Overall, the Samsung Galaxy S23 Ultra is a remarkable handset that we recommend to any photographer or videographer looking to consolidate their camera bag into a handy 234-gram device. It’s not without its shortcomings in other areas, such as the lack of a card slot and a hefty price tag, but it certainly stands out as the best smartphone camera.

Google's Pixel 7 Pro.


Google Pixel 7 Pro

2. Best smartphone for still photography

Capture the moment in all its glory

The Google Pixel 7 Pro is a bit more affordable than its competitors and still manages to deliver the best still photos via its cutting-edge sensors and advanced imaging software.


  • Wide dynamic range and contrast
  • Triple-camera system covers a wide focal range
  • Modestly priced

  • Video quality suffers in low-light conditions
  • No microSD card slot

Many phones these days sacrifice quality hardware for convenience, but the Google Pixel 7 Pro offers both without compromise. The triple camera system on the back boasts a 25mm wide lens, a 120mm telephoto, and a 126° ultrawide that looks great shooting anything from landscapes to macro shots. It may seem like a lot to consider when you want to snap a pic, but the interface is user-friendly and easy to learn.

We’re especially impressed by the smooth interchange between the hardware and software since the auto-focusing, grain reduction, HDR10+, and lack of motion blur suggest that the Pixel 7 Pro is using the technology to its full potential. Even the image stitching for the panorama mode is flawless. This little device can alleviate the burden of lens-swapping and exposure-setting for pro photographers, and at half the price of that fancy new lens you’ve been eyeing, it’s well worth the investment.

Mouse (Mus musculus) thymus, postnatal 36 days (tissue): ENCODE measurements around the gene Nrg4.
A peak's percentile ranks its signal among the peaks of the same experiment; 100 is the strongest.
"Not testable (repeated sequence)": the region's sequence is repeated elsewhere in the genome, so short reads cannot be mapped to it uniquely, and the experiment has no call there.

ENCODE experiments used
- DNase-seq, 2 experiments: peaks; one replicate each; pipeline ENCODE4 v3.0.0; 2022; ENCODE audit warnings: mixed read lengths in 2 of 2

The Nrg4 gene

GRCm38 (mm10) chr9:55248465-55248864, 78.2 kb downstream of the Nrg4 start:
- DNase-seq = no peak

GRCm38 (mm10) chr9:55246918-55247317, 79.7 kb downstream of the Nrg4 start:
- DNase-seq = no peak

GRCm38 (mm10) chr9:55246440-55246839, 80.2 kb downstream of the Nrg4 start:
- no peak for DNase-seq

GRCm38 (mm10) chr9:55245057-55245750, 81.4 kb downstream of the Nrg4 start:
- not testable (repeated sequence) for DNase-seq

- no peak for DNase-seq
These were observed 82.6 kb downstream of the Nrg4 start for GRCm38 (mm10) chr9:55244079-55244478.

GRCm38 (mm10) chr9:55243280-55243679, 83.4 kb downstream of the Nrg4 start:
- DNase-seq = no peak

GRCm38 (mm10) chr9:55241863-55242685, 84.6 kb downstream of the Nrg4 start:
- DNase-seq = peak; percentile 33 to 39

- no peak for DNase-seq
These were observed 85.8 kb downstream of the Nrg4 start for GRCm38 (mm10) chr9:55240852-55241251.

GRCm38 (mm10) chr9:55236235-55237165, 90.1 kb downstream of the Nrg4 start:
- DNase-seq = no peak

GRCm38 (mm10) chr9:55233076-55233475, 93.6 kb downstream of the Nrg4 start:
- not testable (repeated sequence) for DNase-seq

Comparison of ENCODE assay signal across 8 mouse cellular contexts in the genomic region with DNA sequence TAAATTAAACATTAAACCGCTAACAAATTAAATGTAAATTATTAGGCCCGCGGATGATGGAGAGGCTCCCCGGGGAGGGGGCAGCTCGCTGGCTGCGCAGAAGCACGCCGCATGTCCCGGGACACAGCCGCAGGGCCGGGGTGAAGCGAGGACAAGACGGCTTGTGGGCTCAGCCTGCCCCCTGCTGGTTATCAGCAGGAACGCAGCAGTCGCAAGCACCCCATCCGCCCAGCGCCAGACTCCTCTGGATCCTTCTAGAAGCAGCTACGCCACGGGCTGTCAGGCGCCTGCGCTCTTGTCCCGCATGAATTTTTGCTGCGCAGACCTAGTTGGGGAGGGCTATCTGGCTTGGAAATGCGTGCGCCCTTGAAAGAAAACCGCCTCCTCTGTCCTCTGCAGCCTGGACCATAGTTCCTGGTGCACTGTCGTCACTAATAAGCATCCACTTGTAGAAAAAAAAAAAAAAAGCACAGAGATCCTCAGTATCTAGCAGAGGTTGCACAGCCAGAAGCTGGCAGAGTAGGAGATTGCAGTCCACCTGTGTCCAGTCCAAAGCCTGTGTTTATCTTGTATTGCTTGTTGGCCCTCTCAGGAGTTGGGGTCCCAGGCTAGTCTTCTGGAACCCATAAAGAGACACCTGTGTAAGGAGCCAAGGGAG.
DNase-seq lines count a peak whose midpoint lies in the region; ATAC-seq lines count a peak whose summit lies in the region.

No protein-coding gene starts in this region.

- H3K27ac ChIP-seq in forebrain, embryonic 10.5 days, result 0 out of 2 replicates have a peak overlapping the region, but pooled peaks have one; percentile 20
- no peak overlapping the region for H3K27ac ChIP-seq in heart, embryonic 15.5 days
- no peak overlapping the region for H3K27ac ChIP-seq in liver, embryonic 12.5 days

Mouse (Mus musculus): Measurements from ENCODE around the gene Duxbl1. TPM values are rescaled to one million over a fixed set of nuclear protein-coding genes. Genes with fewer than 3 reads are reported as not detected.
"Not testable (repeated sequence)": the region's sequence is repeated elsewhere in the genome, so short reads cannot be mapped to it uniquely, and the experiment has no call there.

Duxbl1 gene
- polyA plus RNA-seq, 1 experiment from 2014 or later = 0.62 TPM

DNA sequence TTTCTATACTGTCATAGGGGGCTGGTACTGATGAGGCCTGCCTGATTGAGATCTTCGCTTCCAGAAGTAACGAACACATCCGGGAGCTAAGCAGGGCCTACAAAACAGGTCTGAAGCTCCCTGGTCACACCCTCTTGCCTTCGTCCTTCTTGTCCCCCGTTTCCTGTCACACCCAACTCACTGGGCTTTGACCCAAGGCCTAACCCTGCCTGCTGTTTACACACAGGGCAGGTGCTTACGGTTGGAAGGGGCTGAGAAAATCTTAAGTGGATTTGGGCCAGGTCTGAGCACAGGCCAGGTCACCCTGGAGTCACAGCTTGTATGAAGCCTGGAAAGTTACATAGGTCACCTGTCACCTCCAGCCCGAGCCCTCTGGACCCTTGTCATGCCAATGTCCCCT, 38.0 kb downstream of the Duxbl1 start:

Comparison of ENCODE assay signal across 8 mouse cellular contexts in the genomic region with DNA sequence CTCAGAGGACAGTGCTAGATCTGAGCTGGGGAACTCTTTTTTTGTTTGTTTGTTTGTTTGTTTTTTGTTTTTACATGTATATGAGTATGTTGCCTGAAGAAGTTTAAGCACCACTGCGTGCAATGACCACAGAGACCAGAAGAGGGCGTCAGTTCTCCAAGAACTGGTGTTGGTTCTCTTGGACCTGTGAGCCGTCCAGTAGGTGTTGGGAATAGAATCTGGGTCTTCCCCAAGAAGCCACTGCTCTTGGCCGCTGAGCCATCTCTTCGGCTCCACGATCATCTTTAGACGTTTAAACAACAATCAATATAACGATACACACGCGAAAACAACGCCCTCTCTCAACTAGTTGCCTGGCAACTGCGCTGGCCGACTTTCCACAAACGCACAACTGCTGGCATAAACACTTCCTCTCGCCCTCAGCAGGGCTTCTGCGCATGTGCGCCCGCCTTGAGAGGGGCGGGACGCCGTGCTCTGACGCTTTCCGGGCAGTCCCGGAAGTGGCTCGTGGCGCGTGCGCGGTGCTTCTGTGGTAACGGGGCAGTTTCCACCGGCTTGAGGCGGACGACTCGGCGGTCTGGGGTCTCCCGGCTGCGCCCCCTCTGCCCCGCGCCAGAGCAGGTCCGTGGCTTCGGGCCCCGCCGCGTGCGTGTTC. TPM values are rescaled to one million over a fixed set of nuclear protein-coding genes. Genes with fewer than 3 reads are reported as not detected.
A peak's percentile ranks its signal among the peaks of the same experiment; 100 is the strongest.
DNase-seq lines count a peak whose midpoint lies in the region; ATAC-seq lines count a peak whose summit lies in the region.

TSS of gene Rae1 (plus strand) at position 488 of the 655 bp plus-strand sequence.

iPhone 15 Pro Max review - 4-1

Apple iPhone 15 Pro Max

3. Best smartphone camera for video

Premium video quality for a premium price

Though it’s far from cheap, the groundbreaking iPhone 15 Pro Max is a top choice for those looking to capture gorgeous video with all the ease of operation that Apple is famous for.


  • Numerous frame rate options
  • Dolby Vision HDR at up to 60fps
  • Apple ProRes codec
  • Stereo audio recording

  • Can’t do 8K video
  • Expensive
  • Shooting videos saps the battery quickly

The hubbub surrounding the release of the iPhone 15 has focused mainly on the USB-C charging, super robust titanium casing, and lightning-fast A17 semiconductor chip. But for us video nerds, the iPhone 15 Pro Max’s improved camera system is the most impressive upgrade. It can deliver 4K videos at up to 60fps on the ProRes codec, footage which bursts with deep colours, contrast, and details. The three main cameras offer focal lengths of 12mm, 24mm, and 120mm. Combine that arsenal with the Cinematic mode of 4K at 24/30fps, and you can shoot professional-looking videos on a device not much bigger than a pack of cards.